Might be better to keep everything on one post as you are likely to end up with bits of information spread all over which will make it difficult to follow, other post here:
    Pow camps North Africa

    As per post #3 above really recommend sending for service records.
    James Banks likes this.
  13. dbf

    dbf Moderatrix MOD

    Threads merged; title amended to reflect that.
    Tony56 and James Banks like this.
  14. James Banks

    James Banks Member

    Would anyone know where the 1st armoured division were based in the uk between June 40 and August 41? Or anyone point me in the correct direction so I can find out myself? I think they were stationed at Blandford Camp a mile from where I live for a period but I can’t find anything to confirm this.
  15. Osborne2

    Osborne2 Well-Known Member

    Grandad was in a RASC unit that was well behind British lines, or his tasks took him far back from the lines. As such he was not caught up in the German encirclement that resulted in the Boulogne/Calais and finally Dunkirk evacuations, Operation Dynamo. he was in RASC possibly a lorry driver or stores etc. delivery. His unit was in what was generically but officially called a Lines of Communication unit. There were 100,000 of these trapped in France after Dunkirk fell on June 4. Most knew, because they probably arrived in France that way, that Britain was using all the western Channel ports and those on the Bay of Biscay as the major entry/exits to France. LofC units pulled back to these to see if a ship was there. After Operation Dynamo, came Operation Cycle for Le Havre/St Valery run from RN Portsmouth and then Operation Aerial run from RN Plymouth for ports from Cherbourg round to the Spanish border. 190,000 came out through these. Technically these men were now serving in the Second BEF that had been created but few are aware of that, or that these other evacuations even happened. Well done Grandad. Mine was also lucky this way.
    James Banks likes this.
  16. James Banks

    James Banks Member

    Did your grandad serve in North Africa after or was he stationed somewhere else?
  17. Osborne2

    Osborne2 Well-Known Member

    He was in both wars and served in the RE in 1940. He was just south of Guderian's advance from Sedan to the coast. He got out at St Nazaire, also on 16 June.. He should have gone to Algeria in 1942 but was too ill and discharged from the army as unfit to serve.Thanks for posting your grandfather's story.
    James Banks likes this.
  18. James Banks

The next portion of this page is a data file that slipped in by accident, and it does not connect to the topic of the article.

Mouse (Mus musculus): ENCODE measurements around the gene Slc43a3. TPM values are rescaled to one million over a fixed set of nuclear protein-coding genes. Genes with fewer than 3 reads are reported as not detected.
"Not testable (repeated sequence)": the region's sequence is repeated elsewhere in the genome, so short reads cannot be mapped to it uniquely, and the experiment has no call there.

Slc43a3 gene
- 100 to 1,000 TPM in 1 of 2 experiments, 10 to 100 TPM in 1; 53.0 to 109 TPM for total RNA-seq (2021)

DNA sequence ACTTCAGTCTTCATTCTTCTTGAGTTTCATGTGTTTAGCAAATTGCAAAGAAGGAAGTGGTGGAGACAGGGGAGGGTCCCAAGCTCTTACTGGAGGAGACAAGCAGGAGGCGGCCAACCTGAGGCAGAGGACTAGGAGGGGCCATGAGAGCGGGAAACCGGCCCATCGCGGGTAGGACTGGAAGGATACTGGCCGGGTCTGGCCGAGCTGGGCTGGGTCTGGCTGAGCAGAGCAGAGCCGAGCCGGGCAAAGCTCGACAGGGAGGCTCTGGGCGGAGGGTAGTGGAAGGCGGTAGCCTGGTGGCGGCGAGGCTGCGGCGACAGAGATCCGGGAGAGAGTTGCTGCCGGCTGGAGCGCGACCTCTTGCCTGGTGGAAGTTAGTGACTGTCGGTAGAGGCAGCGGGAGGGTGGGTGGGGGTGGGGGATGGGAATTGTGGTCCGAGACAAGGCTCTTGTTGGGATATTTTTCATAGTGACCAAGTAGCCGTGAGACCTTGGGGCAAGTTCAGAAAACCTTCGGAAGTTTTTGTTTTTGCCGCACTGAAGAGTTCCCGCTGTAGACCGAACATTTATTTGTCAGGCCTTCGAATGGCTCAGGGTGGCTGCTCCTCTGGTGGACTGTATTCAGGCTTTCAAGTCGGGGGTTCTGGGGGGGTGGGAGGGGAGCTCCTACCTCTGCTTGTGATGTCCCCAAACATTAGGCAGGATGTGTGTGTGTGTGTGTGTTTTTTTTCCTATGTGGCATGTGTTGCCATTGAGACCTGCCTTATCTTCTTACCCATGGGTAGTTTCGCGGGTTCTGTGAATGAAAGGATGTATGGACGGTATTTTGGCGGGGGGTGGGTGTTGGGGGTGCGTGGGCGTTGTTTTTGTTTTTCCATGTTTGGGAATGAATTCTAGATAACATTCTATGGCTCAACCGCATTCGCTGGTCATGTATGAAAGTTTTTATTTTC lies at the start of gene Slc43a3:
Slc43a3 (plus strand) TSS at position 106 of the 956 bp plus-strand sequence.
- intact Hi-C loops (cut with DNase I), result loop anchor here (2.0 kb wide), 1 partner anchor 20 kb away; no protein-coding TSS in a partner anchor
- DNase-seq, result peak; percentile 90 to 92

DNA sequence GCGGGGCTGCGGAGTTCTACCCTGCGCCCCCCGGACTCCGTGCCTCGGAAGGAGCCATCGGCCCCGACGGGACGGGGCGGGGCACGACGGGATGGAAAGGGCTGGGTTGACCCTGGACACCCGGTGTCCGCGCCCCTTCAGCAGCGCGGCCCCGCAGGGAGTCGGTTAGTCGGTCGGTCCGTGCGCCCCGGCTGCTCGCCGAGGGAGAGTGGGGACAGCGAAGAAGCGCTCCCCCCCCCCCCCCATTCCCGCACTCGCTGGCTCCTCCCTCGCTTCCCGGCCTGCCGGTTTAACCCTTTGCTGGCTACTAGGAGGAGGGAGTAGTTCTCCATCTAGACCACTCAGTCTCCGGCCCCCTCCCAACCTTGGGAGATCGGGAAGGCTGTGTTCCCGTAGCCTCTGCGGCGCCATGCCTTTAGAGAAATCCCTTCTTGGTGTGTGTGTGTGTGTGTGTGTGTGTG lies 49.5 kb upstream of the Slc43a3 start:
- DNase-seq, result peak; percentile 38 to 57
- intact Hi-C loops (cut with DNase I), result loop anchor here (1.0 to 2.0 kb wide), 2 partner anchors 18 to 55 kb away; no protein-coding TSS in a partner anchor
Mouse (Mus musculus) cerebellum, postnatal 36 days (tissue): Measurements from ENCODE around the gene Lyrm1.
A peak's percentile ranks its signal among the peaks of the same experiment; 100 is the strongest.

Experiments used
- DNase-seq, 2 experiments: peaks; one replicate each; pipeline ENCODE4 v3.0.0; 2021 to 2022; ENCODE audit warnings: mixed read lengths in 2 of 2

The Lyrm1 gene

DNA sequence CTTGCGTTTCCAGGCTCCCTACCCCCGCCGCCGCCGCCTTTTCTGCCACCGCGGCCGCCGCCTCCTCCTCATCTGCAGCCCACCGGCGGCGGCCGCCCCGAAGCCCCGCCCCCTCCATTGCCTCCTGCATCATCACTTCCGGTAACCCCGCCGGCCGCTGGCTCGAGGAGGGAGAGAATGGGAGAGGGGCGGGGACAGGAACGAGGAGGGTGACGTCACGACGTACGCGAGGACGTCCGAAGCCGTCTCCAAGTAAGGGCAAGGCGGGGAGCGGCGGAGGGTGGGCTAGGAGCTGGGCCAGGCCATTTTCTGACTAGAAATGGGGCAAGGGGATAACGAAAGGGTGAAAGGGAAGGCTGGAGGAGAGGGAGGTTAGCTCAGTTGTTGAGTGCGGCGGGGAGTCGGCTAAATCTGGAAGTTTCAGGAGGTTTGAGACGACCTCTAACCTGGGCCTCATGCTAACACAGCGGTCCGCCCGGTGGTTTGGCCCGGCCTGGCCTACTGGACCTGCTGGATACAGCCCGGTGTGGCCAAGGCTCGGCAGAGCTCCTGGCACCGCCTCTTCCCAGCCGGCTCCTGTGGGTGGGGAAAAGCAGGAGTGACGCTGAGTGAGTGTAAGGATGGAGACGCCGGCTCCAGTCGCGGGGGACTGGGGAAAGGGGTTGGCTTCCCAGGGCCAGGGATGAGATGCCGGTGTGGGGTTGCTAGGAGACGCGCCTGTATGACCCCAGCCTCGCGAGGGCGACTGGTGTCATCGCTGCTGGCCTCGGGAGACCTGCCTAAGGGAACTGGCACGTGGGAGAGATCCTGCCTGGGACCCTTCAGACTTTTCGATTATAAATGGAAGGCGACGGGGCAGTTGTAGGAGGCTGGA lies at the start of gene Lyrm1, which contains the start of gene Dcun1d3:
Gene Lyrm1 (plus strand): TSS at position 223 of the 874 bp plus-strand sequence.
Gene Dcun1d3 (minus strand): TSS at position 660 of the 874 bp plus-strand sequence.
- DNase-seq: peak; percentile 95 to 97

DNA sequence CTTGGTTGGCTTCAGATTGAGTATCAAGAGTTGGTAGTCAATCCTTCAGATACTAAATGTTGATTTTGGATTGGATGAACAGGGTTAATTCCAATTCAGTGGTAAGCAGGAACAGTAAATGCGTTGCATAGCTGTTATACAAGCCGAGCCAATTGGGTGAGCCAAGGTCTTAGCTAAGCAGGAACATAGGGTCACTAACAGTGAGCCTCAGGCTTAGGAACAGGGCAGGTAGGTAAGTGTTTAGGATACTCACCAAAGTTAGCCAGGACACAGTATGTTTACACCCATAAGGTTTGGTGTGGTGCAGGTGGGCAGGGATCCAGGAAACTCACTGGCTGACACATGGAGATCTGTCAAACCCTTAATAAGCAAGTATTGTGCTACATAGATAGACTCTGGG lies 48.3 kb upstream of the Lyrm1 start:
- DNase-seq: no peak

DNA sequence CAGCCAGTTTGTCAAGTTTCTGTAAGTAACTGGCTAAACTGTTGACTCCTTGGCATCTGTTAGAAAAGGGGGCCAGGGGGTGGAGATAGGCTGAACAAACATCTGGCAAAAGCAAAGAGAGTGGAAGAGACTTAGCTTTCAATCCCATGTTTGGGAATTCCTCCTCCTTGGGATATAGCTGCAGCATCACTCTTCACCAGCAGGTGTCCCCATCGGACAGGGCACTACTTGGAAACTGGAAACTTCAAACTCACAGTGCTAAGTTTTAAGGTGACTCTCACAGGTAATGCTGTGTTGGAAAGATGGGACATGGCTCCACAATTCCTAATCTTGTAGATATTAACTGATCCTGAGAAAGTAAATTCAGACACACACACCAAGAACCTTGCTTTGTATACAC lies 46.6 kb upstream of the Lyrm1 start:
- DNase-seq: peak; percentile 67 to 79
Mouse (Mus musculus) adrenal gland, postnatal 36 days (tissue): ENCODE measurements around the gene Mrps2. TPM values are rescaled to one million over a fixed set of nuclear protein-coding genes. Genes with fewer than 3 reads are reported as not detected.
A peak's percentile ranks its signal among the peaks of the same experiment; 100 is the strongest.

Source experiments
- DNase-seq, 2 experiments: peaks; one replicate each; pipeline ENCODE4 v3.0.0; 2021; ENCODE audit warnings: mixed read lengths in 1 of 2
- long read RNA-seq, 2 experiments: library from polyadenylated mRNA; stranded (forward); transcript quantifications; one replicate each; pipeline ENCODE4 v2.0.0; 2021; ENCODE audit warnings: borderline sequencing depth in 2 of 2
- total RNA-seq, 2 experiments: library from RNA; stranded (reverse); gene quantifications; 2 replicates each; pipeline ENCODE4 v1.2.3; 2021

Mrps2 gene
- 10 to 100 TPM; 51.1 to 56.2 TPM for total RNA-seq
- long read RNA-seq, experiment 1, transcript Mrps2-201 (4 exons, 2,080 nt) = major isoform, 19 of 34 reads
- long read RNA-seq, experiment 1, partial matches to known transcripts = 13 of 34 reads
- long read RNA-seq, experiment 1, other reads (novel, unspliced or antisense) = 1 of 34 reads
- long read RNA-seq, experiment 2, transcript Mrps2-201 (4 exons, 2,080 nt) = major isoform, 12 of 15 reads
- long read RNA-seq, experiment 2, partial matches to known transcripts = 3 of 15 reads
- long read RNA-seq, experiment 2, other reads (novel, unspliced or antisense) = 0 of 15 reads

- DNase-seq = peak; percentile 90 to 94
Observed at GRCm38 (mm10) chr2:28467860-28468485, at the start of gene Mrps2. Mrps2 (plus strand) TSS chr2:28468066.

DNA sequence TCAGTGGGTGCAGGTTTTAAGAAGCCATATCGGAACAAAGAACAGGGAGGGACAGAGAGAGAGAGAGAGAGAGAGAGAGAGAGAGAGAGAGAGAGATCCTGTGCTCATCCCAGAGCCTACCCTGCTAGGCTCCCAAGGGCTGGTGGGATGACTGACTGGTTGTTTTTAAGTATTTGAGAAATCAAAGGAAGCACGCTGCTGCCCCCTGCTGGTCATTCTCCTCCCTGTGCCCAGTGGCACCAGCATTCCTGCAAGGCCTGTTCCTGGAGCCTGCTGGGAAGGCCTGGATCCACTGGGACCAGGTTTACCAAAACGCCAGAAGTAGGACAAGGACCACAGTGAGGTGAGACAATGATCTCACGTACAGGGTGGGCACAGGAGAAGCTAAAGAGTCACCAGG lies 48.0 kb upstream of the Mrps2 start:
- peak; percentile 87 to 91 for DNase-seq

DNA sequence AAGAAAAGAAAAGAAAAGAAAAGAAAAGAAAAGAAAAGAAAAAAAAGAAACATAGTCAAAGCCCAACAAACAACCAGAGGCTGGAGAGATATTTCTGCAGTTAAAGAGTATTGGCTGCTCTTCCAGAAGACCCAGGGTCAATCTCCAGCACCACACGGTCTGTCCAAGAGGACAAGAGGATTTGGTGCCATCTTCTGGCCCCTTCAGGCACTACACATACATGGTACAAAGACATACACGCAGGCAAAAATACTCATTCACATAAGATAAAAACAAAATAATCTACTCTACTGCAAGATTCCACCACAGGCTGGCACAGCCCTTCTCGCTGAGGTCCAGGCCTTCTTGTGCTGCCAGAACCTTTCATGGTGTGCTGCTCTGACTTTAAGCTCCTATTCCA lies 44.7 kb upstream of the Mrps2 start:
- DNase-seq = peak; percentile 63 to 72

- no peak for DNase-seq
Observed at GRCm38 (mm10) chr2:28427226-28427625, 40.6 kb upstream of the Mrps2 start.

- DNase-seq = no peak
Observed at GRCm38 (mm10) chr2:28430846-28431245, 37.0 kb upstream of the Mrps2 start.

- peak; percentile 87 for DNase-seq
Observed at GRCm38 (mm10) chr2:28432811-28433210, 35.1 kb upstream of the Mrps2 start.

James Banks Member

    A couple of things really....I have found my grandads service book it says he joined up on the 7th of July 1939 in Invergordon all it says is supplementary reserve... is that like the territorial army!? and I now know from the 11th February 1941 he was attached to the 22nd armoured brigade, RASC. Which is stamped in his book. He has also got written down a number with a few letters before which I am struggling to make out with Rifle Number written above it. Would they have there own rifle number!?
  19. Osborne2

    Osborne2 Well-Known Member

    My answer needs confirmation by your further research or other replies. He may have been one of the first intakes under the Militia Act 1939, where one did six months training and then were in the reserve for three years, but allowed back in civvy life. However, grandad would therefore still be in the army on 3 September doing his six months so he was in it to win it. If you find out more please post, or correct me.
  20. Tom OBrien

    Tom OBrien Senior Member


    According to the war diary of 22nd Coy RASC (Armd Bde) they were shipped to the Middle East on HM Troop Ship Orion (WO171/1296):

    14 August 1941
    Company had breakfast at 04.30 hours and provided with haversack ration.
    Petrol Sub-Park had sent over previous night, four cooks for preparing breakfast, and 25 vehicles for conveying personnel to Malmesbury Station. Embussing and entraining goes very smoothly under Section arrangements. Major Franklin is at the Station to wish the Company Bon Voyage. On arrival at Avonmouth, port of embarkation, the men are taken straight on board H.M.S. ORION, baggage put on quay and quickly carried on board. Men pleased with move as it is done with no hanging about. Perhaps due to the fact that we are the first Unit to report. Officers are provided with excellent quarters, the men at first slightly overcrowded, due to lack of experience in roping hammocks. Food for all ranks excellent.

    15 August 1941 On Board H.M.T. ORION
    Company is detailed Ship’s Duty Company, having to provide 90 men for guard duties and 130 fatigue men. Arrangements are made with O.C.T. for paying men. Much appreciated by men as there is an excellent canteen on board.
    Company Office is opened and Company life continues.

    I hope that is of interest.


    James Banks likes this.

Share This Page